This gap between methodologies is cause for concern, say Mr Guttenberg and Mr Mack, who warn that a failure to use the taxonomy would result in a markedly lower standard for EU green bonds. “Projects that will be financed under the Recovery Instrument will significantly contribute to defining which measures qualify for green bond financing in the EU. This will not only foreshadow future EU legislation on the matter; it will also likely set a global standard.”

All in all, it is likely to mean that the already highly sensitive process of policing national recovery plans (see: Frugals) has even more riding on it than just politics. Investors are watching too.

Chart du jour: a mythical trade-off

The FT’s stellar data team has produced a numbers-rich dissection of everything we know about the pandemic so far. It includes a series of visualisations of the initial outbreak and its subsequent management around the world. The chart above shows that an often cited trade-off between saving lives and saving the economy has not borne out in reality: the economies of countries with the worst Covid-19 record have suffered the most. Read it for free here.

As of Monday, stricter socialising rules and partial lockdowns will kick in across Europe, amid growing evidence that the continent is heading for a double-dip recession.

Around Europe

  • Flanders accounts for 85 per cent of total Belgian exports to the UK — and that’s discounting the fish problem. With fresh talk of a no-deal Brexit looming, the region’s businesses — from carpet makers to fruit producers — are braced for serious disruption. More from the FT’s Big Read.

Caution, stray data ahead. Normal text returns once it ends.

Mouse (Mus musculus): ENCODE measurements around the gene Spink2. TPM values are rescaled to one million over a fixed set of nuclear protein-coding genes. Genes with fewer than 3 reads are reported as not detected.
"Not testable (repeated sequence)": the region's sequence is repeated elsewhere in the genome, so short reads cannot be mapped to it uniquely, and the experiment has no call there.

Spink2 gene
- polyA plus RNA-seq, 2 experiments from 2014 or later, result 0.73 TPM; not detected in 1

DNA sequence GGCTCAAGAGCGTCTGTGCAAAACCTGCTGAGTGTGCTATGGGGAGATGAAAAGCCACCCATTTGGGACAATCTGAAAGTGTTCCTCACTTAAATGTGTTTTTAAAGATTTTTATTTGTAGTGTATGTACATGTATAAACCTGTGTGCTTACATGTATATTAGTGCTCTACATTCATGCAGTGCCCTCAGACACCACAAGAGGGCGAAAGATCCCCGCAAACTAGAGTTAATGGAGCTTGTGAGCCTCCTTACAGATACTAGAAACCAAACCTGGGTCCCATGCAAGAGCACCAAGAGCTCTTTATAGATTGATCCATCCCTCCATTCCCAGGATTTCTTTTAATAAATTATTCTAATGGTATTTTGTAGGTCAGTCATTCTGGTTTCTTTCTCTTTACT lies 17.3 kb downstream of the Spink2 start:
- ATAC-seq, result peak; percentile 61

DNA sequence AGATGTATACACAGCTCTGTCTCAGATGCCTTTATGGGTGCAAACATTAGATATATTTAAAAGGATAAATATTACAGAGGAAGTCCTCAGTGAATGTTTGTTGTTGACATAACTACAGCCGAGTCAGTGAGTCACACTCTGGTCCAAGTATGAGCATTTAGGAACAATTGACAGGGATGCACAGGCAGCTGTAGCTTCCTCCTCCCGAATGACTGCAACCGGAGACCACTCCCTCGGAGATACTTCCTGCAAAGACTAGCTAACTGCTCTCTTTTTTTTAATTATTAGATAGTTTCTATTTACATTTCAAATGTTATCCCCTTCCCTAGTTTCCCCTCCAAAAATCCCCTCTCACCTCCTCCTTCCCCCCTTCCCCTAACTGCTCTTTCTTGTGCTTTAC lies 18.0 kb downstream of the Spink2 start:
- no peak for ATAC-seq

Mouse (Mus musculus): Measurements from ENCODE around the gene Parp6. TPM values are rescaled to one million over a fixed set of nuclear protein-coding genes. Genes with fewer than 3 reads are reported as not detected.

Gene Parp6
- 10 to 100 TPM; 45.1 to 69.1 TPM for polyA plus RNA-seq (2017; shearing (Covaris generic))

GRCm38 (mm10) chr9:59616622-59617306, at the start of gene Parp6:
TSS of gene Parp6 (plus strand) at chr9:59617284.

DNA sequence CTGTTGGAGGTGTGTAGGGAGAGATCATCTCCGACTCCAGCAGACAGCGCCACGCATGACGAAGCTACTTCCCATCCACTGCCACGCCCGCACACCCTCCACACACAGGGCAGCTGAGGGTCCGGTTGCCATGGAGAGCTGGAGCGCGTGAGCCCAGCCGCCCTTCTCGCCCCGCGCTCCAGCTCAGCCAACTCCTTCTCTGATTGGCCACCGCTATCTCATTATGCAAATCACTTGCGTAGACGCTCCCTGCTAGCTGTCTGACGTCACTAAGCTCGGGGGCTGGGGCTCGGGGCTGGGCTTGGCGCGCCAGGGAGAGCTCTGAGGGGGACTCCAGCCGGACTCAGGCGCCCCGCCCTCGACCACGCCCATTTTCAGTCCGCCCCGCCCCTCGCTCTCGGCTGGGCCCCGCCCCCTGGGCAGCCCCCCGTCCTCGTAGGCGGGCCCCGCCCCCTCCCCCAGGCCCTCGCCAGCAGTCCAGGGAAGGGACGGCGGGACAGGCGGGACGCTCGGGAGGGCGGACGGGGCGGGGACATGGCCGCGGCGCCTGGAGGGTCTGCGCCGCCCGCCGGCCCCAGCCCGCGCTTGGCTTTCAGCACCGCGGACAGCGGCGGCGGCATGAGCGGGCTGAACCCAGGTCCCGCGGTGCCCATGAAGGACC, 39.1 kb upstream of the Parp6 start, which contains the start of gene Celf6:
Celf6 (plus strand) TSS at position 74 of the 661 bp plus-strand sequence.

• Brussels is being urged to send independent electoral observers to the US to ensure fair elections and the peaceful transition of power if Donald Trump loses on November 3. The call has been made by leftist MEP Martin Schirdewan in a letter to the European Commission seen by Der Spiegel.

  • Cyprus’s decision to end its “golden visa” passport scheme is encouraging other countries to fill the gap, further exposing problems within the EU about so-called citizenship-for-sale schemes. Michael Peel has more. (FT)

  • The Dutch government has suffered another Covid-19 embarrassment after prime minister Mark Rutte gave permission to the country’s royal family to go on holiday in Greece days after he announced a partial lockdown. The monarch and his wife were forced to fly back after one day. (Volkskrant)

Coming up on Monday

EU chief Brexit negotiator Michel Barnier and his UK counterpart David Frost hold a phone call on Monday afternoon to discuss what’s next for after the UK government has accused the EU of abandoning the talks. (FT) Didier Seeuws, the EU Council’s top Brexit official, might be drawn on the topic around 13.00 (CET), when he takes part in a webinar hosted by the Belgian Financial Forum on Brexit and the financial services industry.

In Luxembourg, EU agriculture and fisheries ministers meet on Monday morning for a two-day council traditionally reserved for the early negotiations on annual fishing quotas. But Brexit uncertainty has put paid to all that for a few weeks at least.

mehreen.khan@ft.com; @mehreenkhn